In his brilliant, if bitter book ‘Bad Vibes’, Luke Haines traces the birth of what went on to be know as Britpop to the Select magazine of April 1993, the one with Brett Anderson of Suede on the cover striking a coquettish pose against the back drop of a union jack. The text of the ‘Yanks Go Home’ article was about combating the influx of American grunge music by supporting home grown bands that specialised in ‘Wit, glamour and irony’. Almost exactly a year later, notes Haines, Kurt Cobain killed himself and with him the domination of America music. If this was indeed the birth of Britpop, then London was its nursery for a very long time. Only Suede and Elastica, (both with number one records, both as London as Big Ben) where making any kind of dent. By 1994 Oasis where on the rise, selling more and more records and playing bigger and bigger gigs. But despite this they where still ‘an indie band’. You and your mates knew them, maybe your little sister too, but your Mum didn’t. Not yet.
Things really started happening in 1995. Oasis released their second album What’s the Story, Morning Glory? In October that year. A month later, I went to a gig by the Charlatans at the Wolverhampton Civic Hall. Whilst stood at the bar, I spotted two girls, one Asian, one white. They both wore a matching sixties two-piece skirt and jacket set, but what really stood out was their matching cravats, which bore the pattern of the union jack. It was the first time I had seen (in the flesh so to speak) the flag used in a positive light, and was my first indication that this new scene had spread north from the capital.
There a few factors to why Britpop ballooned. The seeds were sown in the excellent ‘Revolution in the Head’, Ian MacDonald’s essential book about the Beatles. A lot of the book concerns itself with picking up every detail from every song the Fabs recorded. If you want to know which track Ringo played kazoo on, or who farted at one minute forty seven into ’Octopus’s Garden‘, this is the book for you. But what’s really worth noting is his incredible essay ’Introduction: Fabled Foursome, Disappearing Decade’, which paints the sixties as some sort of pop utopia, a place where the sun always shone, where the government was down with the kids, a place where the milkmen constantly whistled the latest life changing chart topper. A place where records so unbelievably fresh, exciting and new came out as quick as tins of beans on a conveyer belt, so fast that your ears struggled to keep up. A place where everyone from your little sister to your headmaster dressed cool and talked hip. Where sex and drugs where everywhere, and ripe for the picking. ‘Blimey‘, thought the late nineteen nineties ‘I’ll have me some of that‘.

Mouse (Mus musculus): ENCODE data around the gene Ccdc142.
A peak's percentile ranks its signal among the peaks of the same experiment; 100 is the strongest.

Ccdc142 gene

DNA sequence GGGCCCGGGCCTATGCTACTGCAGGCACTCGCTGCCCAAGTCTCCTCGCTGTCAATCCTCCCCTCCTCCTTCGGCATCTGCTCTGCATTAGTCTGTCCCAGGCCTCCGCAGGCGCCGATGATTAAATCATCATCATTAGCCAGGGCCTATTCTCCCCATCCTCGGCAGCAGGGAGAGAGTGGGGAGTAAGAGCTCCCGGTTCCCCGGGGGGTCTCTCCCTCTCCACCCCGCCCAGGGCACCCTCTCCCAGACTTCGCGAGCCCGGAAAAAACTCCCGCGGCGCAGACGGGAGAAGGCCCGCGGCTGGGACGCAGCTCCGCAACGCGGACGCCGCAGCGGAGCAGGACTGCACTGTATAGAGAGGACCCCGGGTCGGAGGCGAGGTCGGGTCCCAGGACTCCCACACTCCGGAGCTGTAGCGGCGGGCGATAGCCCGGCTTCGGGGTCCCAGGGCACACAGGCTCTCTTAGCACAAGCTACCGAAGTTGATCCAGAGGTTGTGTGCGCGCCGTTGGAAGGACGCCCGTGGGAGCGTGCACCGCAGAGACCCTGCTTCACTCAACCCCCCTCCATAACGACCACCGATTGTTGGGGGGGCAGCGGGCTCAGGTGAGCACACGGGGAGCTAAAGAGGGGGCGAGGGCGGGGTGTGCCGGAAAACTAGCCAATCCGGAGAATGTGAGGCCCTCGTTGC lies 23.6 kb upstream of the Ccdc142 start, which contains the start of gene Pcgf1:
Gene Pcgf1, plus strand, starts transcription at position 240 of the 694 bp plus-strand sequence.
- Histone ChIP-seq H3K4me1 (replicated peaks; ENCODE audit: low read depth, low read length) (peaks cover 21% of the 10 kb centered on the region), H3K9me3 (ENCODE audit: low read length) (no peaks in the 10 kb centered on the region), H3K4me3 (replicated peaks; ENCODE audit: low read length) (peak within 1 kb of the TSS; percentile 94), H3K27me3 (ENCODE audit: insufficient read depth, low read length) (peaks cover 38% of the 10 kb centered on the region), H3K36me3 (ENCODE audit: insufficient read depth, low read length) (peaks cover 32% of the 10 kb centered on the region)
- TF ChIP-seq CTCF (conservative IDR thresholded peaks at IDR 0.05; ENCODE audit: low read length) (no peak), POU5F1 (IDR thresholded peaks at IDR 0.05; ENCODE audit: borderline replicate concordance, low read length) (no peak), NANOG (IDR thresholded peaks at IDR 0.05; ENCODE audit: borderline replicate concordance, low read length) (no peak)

In November 1995, less than a year after the ‘Revolution in the Head was published, and a month after What’s the Story was released, E.M.I put out the first Beatles Anthology album. A splendid double CD package with rich sleeve notes and rare photos full of previously unheard out takes of the world’s most famous songs, versions where Paul coughs on ‘Paperback Writer‘, where the bass sounds slightly different on take thirteen. That kind of thing. Suddenly, (helped in no small part by Oasis covering ‘I am the Walrus’ on a b-side) England was starting to wake up to its pop heritage, how music could influence everything from fashion to politics. All they needed was a figurehead.
Oasis where the perfect foil. The first band in memory to talk openly to the point of bragging about using drugs (in 1995 I reckon about 90% of my social circle where taking drugs. Most, like me, stuck to smoking a bit of pot. But suddenly drugs where everywhere. Mostly weed, maybe Acid on occasion, but Ecstasy and Cocaine where very easy to get hold of and good value (In 1995 a pill would cost you about the same as a pint of strong lager). There were plenty of good times, and plenty of casualties) a band who threw their full support to the ever rising Labour party, and a band who started selling an alarming amount of records. Despite critics deriding the bands blatant ripping off T-Rex riffs (though that didn’t stop the Smiths. Play ’Panic’ next to ’Metal Guru and you’ll see what I mean) and the attitude of the Sex Pistols, Oasis were the first band that the younger brother, high on the lets-get-pissed-and-have it attitude and the older brother recognising the spirit of punk and the old Madchester swagger could listen to together. Their records promised good times ahead and slowly but surely it got easier to believe in them.
‘Wonderwall’ was a record so huge even your parents knew it, and the country convinced itself it finally had their new Beatles. Released on the tenth of May 1996 to coincide with the football tournament hosted by England, Three Lions caught the imagination of Blighty, convincing her that England would win its first silverware since the last high tide of British pop, 1966. It wasn’t to be, but the euphoria bubbled slowly until a year later when Labour sent the old, stuffy Tories crashing down and won the election by a landslide. It’s difficult to articulate what a huge deal this was. I remember sitting in the park with an ex-girlfriend Annie, just grinning to each other under the bright British sun. I was twenty years old but remembered the grey times and the hatred of the Thatcher era. The cool new labour government, pop music and drugs were in. Greyness, unemployment and the old guard where out. At least that’s how it felt. People like Mark E Smith and Lemmy out of Motorhead chastised Blair and his party for being wolves in sheep’s clothing. We thought them old and daft, that we knew better. We couldn’t possibly dream that they would be proved absolutely right. England believed it had found its pop nirvana so wonderfully described by MacDonald and the spirit of the 60’s was back. People started buying Small Faces records with the Gallagher approved Beatles and Pistols re-realeses. Every record was an anthem.